Summary of driver:

The Interim NHS People Plan sets out the vision for 1.3 million people who work for the NHS to enable them to deliver the NHS Long Term Plan, with a focus on the immediate actions that need to be taken.

It argues that work will be much more multidisciplinary, people will have more flexible and less linear careers, and technology will enable people to work to their full potential. People want a better work/life balance.

The plan is organised around several themes:

  1. Making the NHS the best place to work

There is compelling evidence that the more engaged staff are, the more effective and productive they are. Staff report not having enough time, and sickness absence is higher than in the rest of the economy. The NHS needs to become an employer of excellence.

The report sets out actions to attract and retain staff.

  1. Improving our leadership culture

Leaders need to develop a positive, compassionate, inclusive and people-centred culture.

  1. Addressing urgent workforce shortages in nursing

Although there are shortages in lots of NHS professions, nursing is seen as the most urgent challenge.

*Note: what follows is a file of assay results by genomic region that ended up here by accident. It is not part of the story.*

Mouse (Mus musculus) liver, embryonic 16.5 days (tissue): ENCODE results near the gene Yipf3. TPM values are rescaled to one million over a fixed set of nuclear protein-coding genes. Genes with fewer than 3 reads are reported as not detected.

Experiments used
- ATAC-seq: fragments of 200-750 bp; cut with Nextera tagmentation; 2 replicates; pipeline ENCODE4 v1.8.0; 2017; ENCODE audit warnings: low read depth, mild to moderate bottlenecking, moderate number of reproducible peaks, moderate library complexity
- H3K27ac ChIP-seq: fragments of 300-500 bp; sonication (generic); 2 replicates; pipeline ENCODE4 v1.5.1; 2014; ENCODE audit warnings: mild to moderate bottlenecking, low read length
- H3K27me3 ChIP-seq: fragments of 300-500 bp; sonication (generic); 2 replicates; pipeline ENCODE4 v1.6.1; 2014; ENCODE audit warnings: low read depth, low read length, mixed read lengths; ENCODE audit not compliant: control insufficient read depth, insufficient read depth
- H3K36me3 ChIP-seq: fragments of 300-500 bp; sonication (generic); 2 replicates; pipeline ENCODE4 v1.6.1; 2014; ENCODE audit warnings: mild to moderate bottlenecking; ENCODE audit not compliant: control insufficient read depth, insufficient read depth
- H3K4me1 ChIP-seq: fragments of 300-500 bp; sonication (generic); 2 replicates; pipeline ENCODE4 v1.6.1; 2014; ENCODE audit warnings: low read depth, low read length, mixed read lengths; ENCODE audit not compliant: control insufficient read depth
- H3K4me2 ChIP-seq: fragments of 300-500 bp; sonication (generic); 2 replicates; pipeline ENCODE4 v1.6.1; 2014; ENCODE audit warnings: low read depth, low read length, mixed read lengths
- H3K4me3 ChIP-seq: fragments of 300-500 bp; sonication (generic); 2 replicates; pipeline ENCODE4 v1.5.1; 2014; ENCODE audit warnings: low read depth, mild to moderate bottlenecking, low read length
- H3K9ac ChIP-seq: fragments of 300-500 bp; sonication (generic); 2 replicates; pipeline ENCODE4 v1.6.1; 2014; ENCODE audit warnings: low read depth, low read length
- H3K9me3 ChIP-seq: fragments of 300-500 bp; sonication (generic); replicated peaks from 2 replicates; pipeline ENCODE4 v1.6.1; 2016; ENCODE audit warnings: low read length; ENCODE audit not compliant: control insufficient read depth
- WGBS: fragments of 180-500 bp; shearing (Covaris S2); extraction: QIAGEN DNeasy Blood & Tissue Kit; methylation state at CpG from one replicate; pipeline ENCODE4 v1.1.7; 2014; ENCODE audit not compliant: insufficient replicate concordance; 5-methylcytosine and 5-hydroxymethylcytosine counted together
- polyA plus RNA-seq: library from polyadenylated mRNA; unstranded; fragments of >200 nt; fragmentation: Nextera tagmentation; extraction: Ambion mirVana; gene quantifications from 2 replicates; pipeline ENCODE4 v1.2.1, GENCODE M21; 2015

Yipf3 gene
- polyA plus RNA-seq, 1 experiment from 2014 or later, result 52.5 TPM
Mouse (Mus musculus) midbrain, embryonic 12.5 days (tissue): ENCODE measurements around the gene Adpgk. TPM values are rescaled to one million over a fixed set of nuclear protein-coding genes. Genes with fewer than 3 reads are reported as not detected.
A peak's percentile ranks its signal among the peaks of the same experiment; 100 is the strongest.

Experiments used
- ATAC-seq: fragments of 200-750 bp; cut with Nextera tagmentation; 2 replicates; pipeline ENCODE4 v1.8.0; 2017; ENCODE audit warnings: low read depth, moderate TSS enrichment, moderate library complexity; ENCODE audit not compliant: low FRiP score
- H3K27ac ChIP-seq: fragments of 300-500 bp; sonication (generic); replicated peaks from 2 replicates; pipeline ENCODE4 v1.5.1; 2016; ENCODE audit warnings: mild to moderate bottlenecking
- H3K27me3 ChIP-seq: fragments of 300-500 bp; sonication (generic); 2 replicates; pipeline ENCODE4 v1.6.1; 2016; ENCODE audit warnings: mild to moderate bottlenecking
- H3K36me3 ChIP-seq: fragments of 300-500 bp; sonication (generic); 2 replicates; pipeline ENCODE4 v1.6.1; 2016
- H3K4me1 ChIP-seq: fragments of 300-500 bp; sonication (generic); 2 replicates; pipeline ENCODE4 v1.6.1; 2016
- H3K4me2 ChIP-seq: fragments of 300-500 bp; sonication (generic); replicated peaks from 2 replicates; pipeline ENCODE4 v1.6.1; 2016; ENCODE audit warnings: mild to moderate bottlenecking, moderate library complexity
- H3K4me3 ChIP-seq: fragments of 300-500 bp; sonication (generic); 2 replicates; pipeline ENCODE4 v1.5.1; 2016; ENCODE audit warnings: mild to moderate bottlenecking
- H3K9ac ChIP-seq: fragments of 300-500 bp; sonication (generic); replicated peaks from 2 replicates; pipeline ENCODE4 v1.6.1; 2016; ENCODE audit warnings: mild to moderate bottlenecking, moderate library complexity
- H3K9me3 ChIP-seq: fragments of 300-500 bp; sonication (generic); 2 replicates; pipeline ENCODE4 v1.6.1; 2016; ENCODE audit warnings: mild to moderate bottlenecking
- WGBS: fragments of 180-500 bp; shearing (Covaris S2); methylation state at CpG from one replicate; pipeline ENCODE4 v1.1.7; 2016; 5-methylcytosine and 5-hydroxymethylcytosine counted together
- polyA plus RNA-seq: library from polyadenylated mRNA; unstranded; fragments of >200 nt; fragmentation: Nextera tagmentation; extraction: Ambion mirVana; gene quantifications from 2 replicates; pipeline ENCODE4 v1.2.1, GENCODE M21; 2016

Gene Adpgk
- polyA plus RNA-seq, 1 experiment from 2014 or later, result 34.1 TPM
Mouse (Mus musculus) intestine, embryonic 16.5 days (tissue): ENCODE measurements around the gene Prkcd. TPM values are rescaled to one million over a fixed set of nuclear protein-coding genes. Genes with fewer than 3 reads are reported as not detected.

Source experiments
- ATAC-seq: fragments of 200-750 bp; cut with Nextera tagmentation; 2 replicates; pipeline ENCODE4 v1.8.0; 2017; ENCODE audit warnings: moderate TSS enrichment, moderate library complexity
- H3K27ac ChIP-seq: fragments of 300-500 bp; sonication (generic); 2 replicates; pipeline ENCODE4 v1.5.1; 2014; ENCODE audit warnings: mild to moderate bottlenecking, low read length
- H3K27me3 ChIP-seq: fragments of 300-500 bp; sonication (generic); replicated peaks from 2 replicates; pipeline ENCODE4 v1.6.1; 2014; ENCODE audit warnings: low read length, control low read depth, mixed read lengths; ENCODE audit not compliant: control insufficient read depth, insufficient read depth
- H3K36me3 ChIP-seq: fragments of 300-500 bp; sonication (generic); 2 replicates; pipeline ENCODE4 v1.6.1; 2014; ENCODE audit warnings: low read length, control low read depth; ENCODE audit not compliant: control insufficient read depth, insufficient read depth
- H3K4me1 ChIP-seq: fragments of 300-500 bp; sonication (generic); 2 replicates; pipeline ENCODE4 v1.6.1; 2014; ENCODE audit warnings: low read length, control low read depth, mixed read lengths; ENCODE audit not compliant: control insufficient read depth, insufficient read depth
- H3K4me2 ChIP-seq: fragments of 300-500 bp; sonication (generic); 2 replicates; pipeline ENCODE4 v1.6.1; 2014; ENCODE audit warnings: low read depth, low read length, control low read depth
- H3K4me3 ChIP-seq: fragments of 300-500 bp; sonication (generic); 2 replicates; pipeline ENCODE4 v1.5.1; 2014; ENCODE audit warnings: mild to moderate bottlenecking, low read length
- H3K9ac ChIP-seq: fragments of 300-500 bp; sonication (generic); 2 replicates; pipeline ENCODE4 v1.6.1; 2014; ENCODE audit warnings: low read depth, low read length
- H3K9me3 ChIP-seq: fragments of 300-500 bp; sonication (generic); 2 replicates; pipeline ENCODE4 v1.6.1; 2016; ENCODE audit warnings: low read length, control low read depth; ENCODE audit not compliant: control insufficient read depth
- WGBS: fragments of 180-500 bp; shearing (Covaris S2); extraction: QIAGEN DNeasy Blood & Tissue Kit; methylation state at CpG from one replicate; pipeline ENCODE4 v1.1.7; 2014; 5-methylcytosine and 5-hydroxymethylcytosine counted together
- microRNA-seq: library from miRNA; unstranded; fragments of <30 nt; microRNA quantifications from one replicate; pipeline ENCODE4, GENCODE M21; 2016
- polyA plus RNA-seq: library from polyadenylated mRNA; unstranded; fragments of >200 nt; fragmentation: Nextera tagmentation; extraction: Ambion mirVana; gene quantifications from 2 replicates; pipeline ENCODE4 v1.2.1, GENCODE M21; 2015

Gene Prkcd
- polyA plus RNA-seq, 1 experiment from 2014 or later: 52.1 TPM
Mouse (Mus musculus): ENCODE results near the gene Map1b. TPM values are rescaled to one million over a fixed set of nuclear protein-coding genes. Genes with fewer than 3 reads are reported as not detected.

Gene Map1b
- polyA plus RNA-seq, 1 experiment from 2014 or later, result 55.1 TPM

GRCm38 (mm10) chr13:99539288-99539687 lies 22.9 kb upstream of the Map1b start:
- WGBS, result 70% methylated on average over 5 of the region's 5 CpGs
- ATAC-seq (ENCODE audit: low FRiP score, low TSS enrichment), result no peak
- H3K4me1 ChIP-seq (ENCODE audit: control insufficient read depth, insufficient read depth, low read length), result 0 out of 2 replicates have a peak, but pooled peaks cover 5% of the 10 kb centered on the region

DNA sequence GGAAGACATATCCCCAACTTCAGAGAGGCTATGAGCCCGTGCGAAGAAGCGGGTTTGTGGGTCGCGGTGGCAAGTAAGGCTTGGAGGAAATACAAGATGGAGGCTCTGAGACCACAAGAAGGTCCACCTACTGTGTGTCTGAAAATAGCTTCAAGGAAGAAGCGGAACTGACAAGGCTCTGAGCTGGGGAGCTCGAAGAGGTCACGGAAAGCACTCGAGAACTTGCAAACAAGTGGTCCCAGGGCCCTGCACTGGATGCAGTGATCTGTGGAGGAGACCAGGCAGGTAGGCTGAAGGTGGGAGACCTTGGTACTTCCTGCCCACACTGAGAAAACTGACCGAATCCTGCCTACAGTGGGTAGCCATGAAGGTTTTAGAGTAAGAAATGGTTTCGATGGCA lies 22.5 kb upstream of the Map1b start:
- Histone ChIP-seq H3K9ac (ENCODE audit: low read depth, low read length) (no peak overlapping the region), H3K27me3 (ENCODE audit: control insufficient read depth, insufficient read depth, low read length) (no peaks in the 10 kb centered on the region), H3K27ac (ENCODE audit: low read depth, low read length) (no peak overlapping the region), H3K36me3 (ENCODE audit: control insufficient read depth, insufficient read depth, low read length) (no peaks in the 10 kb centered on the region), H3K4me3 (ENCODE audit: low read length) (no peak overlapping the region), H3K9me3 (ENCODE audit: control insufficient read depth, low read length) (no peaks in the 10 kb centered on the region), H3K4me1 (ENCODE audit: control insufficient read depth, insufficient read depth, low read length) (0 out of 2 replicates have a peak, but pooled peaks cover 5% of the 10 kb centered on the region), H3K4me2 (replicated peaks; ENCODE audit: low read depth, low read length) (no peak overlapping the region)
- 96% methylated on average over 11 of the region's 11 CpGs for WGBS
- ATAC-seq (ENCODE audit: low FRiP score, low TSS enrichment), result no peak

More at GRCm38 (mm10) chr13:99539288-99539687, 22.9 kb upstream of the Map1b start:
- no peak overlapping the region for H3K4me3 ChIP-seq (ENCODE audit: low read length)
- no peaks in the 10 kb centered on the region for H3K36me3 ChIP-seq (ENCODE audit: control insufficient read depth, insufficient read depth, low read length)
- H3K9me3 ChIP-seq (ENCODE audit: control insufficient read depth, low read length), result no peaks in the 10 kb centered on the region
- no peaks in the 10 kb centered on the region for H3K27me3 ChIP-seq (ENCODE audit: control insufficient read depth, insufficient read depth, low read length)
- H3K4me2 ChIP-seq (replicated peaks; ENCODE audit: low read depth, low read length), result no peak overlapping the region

1. Delivering 21st century care

The NHS Long Term Plan sets our priorities such as increasing care in the community, redesigning and reducing pressure on emergency hospital services, more personalised care, digitally enabled primary and outpatient care and a focus on population health and reducing health inequalities.

This requires continued growth in the workforce and its transformation to one that is more flexible and adaptive, has a different skill mix and – through changes in ways of working – has more time to provide care.

The workforce needs to be ready to exploit the opportunities offered by technology and scientific innovation to transform care and release more time for care.

  1. A new operating model for workforce

Workforce activities need to happen at the optimal level – whether national, regional, system or organisational – with the expectation of an increasing role for integrated care systems (ICSs) as they develop.